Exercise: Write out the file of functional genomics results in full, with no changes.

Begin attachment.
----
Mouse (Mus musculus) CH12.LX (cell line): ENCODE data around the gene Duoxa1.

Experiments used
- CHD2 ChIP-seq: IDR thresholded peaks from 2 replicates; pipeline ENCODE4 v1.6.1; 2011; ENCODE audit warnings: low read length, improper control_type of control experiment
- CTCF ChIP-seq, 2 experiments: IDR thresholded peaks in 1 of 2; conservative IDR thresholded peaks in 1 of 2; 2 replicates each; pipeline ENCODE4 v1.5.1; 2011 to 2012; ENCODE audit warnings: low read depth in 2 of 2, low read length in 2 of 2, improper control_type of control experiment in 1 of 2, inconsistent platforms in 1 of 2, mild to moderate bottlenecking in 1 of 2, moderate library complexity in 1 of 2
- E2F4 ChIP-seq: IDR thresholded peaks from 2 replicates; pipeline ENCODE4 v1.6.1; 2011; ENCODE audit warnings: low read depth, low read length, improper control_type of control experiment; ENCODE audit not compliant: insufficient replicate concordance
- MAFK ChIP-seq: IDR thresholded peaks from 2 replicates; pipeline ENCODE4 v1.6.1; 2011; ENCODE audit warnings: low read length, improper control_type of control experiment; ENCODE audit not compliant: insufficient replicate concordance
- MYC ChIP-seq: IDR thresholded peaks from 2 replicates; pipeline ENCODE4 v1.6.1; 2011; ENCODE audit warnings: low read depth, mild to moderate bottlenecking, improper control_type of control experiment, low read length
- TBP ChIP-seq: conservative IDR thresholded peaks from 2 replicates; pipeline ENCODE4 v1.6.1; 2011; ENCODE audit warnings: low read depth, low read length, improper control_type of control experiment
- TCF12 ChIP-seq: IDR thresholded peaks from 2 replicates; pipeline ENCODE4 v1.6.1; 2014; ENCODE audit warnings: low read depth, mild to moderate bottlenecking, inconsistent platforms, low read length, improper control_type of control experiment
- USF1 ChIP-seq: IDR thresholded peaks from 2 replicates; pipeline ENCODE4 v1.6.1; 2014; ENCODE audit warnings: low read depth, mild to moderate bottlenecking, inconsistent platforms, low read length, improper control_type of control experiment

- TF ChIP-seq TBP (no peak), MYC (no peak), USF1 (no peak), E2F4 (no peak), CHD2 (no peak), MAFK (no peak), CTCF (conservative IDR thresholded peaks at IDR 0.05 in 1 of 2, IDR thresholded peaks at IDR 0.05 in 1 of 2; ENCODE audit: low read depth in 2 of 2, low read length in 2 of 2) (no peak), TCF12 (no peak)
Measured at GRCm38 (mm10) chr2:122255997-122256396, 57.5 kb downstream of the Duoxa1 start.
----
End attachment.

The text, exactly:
Mouse (Mus musculus) CH12.LX (cell line): ENCODE data around the gene Duoxa1.

Experiments used
- CHD2 ChIP-seq: IDR thresholded peaks from 2 replicates; pipeline ENCODE4 v1.6.1; 2011; ENCODE audit warnings: low read length, improper control_type of control experiment
- CTCF ChIP-seq, 2 experiments: IDR thresholded peaks in 1 of 2; conservative IDR thresholded peaks in 1 of 2; 2 replicates each; pipeline ENCODE4 v1.5.1; 2011 to 2012; ENCODE audit warnings: low read depth in 2 of 2, low read length in 2 of 2, improper control_type of control experiment in 1 of 2, inconsistent platforms in 1 of 2, mild to moderate bottlenecking in 1 of 2, moderate library complexity in 1 of 2
- E2F4 ChIP-seq: IDR thresholded peaks from 2 replicates; pipeline ENCODE4 v1.6.1; 2011; ENCODE audit warnings: low read depth, low read length, improper control_type of control experiment; ENCODE audit not compliant: insufficient replicate concordance
- MAFK ChIP-seq: IDR thresholded peaks from 2 replicates; pipeline ENCODE4 v1.6.1; 2011; ENCODE audit warnings: low read length, improper control_type of control experiment; ENCODE audit not compliant: insufficient replicate concordance
- MYC ChIP-seq: IDR thresholded peaks from 2 replicates; pipeline ENCODE4 v1.6.1; 2011; ENCODE audit warnings: low read depth, mild to moderate bottlenecking, improper control_type of control experiment, low read length
- TBP ChIP-seq: conservative IDR thresholded peaks from 2 replicates; pipeline ENCODE4 v1.6.1; 2011; ENCODE audit warnings: low read depth, low read length, improper control_type of control experiment
- TCF12 ChIP-seq: IDR thresholded peaks from 2 replicates; pipeline ENCODE4 v1.6.1; 2014; ENCODE audit warnings: low read depth, mild to moderate bottlenecking, inconsistent platforms, low read length, improper control_type of control experiment
- USF1 ChIP-seq: IDR thresholded peaks from 2 replicates; pipeline ENCODE4 v1.6.1; 2014; ENCODE audit warnings: low read depth, mild to moderate bottlenecking, inconsistent platforms, low read length, improper control_type of control experiment

- TF ChIP-seq TBP (no peak), MYC (no peak), USF1 (no peak), E2F4 (no peak), CHD2 (no peak), MAFK (no peak), CTCF (conservative IDR thresholded peaks at IDR 0.05 in 1 of 2, IDR thresholded peaks at IDR 0.05 in 1 of 2; ENCODE audit: low read depth in 2 of 2, low read length in 2 of 2) (no peak), TCF12 (no peak)
Measured at GRCm38 (mm10) chr2:122255997-122256396, 57.5 kb downstream of the Duoxa1 start.